Forecasters warned today that more than two million people lie in the path of a series of storms that could produce an outbreak of violent, large-scale tornadoes across parts of Texas and Oklahoma, along with baseball-size hail, flash flooding and hurricane-force winds.
The warning, issued by the National Weather Service's Storm Prediction Centre in Norman, Oklahoma, forecast a "major severe weather outbreak" over parts of northwest Texas and western and central Oklahoma.
Numerous tornadoes, described by forecasters as "long-track, fast-moving and intense," were possible in the region throughout today and into tomorrow.
As part of the warning, the Storm Prediction Centre took the rare step of announcing a "high risk" zone for potentially catastrophic tornadoes, the first time in two years that the centre had designated such an area.
Numerous cities and towns were placed in the high-risk zone, including the Texas towns of Childress, Haskell and Snyder, as well as Oklahoma City, Norman, Lawton and Moore in Oklahoma.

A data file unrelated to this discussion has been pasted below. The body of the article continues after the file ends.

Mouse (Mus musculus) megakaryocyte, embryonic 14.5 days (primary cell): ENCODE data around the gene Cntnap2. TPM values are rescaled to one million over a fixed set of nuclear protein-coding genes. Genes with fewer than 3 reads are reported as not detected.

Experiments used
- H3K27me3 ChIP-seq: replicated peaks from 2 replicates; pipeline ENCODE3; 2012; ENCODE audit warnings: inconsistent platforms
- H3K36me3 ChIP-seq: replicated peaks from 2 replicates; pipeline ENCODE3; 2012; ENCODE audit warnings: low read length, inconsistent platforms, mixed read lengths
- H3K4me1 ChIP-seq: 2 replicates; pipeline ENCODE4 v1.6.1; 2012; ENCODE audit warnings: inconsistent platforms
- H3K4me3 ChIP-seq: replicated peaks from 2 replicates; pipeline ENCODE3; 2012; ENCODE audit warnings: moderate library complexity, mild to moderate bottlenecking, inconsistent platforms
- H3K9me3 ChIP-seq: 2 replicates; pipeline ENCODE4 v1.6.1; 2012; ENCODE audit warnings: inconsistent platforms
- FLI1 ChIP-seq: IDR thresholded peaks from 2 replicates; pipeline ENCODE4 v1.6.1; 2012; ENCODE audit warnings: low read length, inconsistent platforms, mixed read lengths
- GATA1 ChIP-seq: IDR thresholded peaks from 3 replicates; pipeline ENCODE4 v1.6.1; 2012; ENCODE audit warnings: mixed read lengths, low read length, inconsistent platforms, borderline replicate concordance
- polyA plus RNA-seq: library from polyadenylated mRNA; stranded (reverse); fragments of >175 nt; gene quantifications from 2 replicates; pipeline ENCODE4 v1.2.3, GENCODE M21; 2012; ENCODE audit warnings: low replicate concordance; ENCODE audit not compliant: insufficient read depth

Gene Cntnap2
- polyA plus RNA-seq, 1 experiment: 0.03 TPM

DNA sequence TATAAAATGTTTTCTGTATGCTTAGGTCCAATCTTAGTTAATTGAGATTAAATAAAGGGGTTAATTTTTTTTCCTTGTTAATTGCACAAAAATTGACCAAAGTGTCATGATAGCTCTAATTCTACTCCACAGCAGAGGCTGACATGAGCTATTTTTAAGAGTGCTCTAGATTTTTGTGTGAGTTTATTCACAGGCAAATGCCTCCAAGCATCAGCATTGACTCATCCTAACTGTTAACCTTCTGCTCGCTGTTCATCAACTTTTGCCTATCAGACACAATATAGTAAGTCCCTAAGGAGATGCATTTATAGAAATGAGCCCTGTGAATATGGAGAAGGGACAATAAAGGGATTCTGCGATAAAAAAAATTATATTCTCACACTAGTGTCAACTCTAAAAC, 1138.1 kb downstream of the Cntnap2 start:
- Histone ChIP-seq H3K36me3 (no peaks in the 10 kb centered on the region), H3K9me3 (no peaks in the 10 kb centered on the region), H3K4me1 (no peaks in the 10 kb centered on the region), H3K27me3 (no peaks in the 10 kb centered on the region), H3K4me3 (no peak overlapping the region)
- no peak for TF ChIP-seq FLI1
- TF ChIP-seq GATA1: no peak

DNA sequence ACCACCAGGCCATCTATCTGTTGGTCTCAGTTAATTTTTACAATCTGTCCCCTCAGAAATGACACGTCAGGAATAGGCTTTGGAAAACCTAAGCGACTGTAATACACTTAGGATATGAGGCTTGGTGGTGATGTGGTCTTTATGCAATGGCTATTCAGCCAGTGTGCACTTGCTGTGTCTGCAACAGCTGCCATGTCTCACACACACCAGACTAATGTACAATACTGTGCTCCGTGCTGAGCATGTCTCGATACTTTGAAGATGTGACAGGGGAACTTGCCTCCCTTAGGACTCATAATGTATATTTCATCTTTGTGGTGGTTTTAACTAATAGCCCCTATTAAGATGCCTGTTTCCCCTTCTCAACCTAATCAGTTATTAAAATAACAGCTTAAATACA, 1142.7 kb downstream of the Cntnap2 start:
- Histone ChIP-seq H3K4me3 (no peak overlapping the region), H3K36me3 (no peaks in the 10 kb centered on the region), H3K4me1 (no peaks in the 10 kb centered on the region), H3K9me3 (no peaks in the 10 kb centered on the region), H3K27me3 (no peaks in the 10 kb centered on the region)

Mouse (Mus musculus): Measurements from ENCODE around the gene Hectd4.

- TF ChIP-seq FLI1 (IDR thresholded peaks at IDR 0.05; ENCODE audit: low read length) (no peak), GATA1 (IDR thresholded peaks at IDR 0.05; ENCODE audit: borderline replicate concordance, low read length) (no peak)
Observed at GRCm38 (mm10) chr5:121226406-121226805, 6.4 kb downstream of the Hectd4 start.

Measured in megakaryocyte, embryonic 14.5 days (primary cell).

In 2013, a deadly tornado devastated Moore, a suburb just south of Oklahoma City, destroying a school and killing several students inside. That tornado carved a destructive path in the region for 27km and killed 24 people, including 10 children.
The timing of the warning was particularly ominous for residents of Moore: Today was the six-year anniversary of the tornado that struck the town.
Several school districts in Oklahoma, including in the Oklahoma City and Tulsa regions, cancelled classes. Other residents and agencies were taking their own precautions. Tinker Air Force Base, near Oklahoma City, evacuated some aircraft.
The National Weather Service posted an update on Twitter showing that a storm near the small town of Crescent, about 55km north of Oklahoma City, had produced at least two brief tornadoes. Forecasters warned that "the threat for more tornadoes remains high with this storm." Local television crews captured images of two twin tornadoes in the largely rural area.
The office of the Oklahoma governor, Kevin Stitt, said in a statement that the state's emergency operations centre had been activated and that an advance team from the Federal Emergency Management Agency had been brought in to "help facilitate the delivery of any federal resources that may be needed."
In a brief video posted on Twitter, a National Weather Service forecaster said to expect "multiple waves of severe thunderstorms," adding, "Do not let your guard down. It looks like severe storms and flooding will still be a big problem overnight."
Written by: Manny Fernandez
Photograph by: William Widmer
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